But I do think the Guardian have done loads to try to get young people into news and they still have a bigger young audience than other legacy brands.
Does that mean there’s a demographic bump coming that’s worse than the loss of older readers who still buy newspapers?
A lot of people in newsrooms now don’t realise how different the mood is between 16–25-year-olds than it is among the 30–65s. There’s been a sea-change in the way young people see the world in the last five years. They seem much better educated, much more open minded — though there’s also worryingly a trend of people who are the opposite of that.
That’s the thing that might actually take newspapers out. The UK landscape feels stuffy and too fuddy duddy to me — and I’m only 30.
It’s so easy to launch a product in opposition to that and I think young people gravitate towards that sort of thing. The Overtake has done a great job of that. There’s an audience of left-leaning 25–35-year-olds who think it’s a great publication. That power to launch quickly, get the voice and brand right and bring the audience in, you don’t need financial backing for that anymore. You might need it to keep going and keep the lights eventually on but you don’t need loads of money to launch something new anymore. That’s what is dangerous for established publications like newspapers.
If you are a young journalist and you go into a newsroom and you think that newspaper is getting something wrong, something that your demographic is going to disagree with, you should be vocal about it and try and change that.
How fearful are you for the future of the UK’s legacy brands in news?
In 20–30 years time I think we’ll see a much broader range of journalism brands out there and they will be much more specialist.
It’s really easy for those brands which are continuing to do OK with the tactics they have used for decades to become irrelevant in the way record shops became irrelevant. But for many of them it is too late.
There is no young person who particularly cares about a particular newspaper brand. Young people will get their news from Apple News or whatever app is on their phone. Because that youth demographic has access to everything from a really young age with the internet, they learn very quickly what they like and want to read about. I think there will be pockets of interest that certain people gravitate towards rather than huge global corporations that cover everything.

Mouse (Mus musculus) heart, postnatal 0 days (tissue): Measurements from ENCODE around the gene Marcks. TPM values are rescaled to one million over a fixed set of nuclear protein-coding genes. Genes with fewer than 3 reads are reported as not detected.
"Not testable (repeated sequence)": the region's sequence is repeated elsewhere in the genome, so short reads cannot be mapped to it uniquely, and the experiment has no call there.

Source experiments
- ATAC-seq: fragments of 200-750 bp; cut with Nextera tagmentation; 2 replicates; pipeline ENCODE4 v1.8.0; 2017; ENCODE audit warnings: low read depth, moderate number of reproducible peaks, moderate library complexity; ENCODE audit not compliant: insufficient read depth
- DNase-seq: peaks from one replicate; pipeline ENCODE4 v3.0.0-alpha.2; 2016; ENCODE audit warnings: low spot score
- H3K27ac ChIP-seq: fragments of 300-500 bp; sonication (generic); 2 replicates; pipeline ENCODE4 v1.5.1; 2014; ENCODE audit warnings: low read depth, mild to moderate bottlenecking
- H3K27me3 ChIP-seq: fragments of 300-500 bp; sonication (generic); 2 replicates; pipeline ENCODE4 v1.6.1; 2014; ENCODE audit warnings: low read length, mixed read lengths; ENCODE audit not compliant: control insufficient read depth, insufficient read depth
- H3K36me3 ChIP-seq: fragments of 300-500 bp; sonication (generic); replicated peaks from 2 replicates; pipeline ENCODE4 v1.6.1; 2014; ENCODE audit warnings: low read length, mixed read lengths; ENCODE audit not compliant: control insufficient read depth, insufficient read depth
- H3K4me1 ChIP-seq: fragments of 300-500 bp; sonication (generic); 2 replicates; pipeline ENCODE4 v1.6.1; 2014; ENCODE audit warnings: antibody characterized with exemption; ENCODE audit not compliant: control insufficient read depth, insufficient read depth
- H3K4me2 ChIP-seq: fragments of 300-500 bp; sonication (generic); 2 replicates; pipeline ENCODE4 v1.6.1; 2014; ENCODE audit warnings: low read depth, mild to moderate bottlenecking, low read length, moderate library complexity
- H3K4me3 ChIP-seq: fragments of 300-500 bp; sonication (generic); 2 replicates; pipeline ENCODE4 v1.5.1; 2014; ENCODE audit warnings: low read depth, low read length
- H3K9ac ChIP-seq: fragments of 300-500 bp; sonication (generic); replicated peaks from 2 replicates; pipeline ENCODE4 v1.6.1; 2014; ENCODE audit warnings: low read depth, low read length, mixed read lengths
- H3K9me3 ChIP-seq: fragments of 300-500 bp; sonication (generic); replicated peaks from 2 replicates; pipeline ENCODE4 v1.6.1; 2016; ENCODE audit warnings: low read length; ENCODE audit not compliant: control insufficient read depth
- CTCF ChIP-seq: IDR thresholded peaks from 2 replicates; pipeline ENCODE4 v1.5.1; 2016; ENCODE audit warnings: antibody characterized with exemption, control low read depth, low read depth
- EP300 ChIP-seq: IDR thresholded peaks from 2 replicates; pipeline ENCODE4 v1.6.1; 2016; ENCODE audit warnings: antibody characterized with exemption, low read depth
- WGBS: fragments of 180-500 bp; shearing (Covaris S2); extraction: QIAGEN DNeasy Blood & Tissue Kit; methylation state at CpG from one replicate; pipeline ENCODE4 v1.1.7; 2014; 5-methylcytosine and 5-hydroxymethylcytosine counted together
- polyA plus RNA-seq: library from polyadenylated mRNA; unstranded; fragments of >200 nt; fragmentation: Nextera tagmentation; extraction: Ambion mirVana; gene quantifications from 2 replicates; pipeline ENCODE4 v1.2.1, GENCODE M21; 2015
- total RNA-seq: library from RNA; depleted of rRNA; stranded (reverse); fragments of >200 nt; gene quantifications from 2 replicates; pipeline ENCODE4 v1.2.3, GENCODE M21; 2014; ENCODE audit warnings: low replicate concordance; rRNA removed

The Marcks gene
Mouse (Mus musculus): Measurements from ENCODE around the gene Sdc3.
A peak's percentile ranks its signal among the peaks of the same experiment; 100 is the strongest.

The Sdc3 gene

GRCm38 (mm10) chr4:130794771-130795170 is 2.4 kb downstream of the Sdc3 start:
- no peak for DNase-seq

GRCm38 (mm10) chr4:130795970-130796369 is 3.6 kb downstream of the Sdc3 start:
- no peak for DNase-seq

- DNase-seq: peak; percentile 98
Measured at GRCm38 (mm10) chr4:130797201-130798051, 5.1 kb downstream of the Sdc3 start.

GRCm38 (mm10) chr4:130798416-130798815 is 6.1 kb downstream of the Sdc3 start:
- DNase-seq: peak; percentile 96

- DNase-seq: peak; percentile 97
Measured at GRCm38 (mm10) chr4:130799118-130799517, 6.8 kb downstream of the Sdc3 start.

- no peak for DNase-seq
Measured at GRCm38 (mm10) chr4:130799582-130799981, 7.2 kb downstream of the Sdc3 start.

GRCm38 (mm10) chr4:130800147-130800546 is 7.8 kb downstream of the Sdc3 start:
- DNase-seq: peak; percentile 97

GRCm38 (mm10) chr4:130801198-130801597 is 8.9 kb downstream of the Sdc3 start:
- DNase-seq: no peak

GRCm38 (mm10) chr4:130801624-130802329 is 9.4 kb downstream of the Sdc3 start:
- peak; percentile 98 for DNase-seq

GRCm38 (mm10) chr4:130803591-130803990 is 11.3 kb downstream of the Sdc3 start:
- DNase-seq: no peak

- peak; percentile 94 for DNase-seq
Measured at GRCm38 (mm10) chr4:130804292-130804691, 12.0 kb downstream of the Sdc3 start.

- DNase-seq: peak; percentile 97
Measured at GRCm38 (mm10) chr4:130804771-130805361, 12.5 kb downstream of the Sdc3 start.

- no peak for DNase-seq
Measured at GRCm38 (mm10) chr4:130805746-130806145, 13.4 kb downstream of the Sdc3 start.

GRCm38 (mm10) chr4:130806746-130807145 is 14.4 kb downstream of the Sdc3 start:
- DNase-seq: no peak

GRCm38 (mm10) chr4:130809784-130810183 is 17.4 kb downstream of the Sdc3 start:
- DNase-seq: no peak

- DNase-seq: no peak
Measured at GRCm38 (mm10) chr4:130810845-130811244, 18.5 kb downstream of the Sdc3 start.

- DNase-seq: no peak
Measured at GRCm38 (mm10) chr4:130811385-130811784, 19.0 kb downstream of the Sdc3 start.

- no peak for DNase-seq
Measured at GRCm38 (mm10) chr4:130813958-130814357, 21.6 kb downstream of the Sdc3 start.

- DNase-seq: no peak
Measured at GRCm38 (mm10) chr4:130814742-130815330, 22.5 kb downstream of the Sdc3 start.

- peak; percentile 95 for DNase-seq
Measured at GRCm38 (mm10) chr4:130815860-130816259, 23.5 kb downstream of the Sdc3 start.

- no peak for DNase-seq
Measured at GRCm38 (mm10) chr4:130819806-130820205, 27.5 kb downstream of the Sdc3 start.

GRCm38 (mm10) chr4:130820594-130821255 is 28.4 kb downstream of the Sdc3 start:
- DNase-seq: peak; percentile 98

I don’t see how you can have a loyal readership if you continue trying to appeal to as many people as possible. That’s what most of the big traditional brands are having to do because that’s the only way they can keep their staff on. They have to get as many clicks as possible. That’s the difficulty.
What did you lean on your Cardiff University Journalism course that equipped your for the future?
I was very lucky in my career to have been equipped with design skills at Cardiff. These things expand your skillset and raise your earning potential. These are things you don’t think are important when you just want to be the next great features writer.
But you’re not just a features writer now. The industry has changed so much that you now need to be a sub, a designer, know how to take a photo, frame a video — and marketing is one of those skills too.
In fact, if you are a features writer then you will probably be freelance with a big social media following and people will pay you to write for them because they want access to your following. So you need to know how to develop and carry that audience. You also need to be able to sell yourself to editors. You might as well start learning those things when you are 18 instead of waiting until you get to the newsroom to do it.
It’s not bad idea to know how to use Facebook Manager or Ads Manager, or put an ad on Twitter, or do SEO advertising. Learning the skills to be precise, to target specific audiences, well, that can’t be a bad thing.
It’s all an integral part of the game.
Richard Beech was previously Chief Strategy Office at Drive Tribe, Editor at Joe Media, a reporter at Buzzfeed and Deputy Social Media Editor at The Mirror. He studied at Cardiff University’s journalism school from 2007–2010.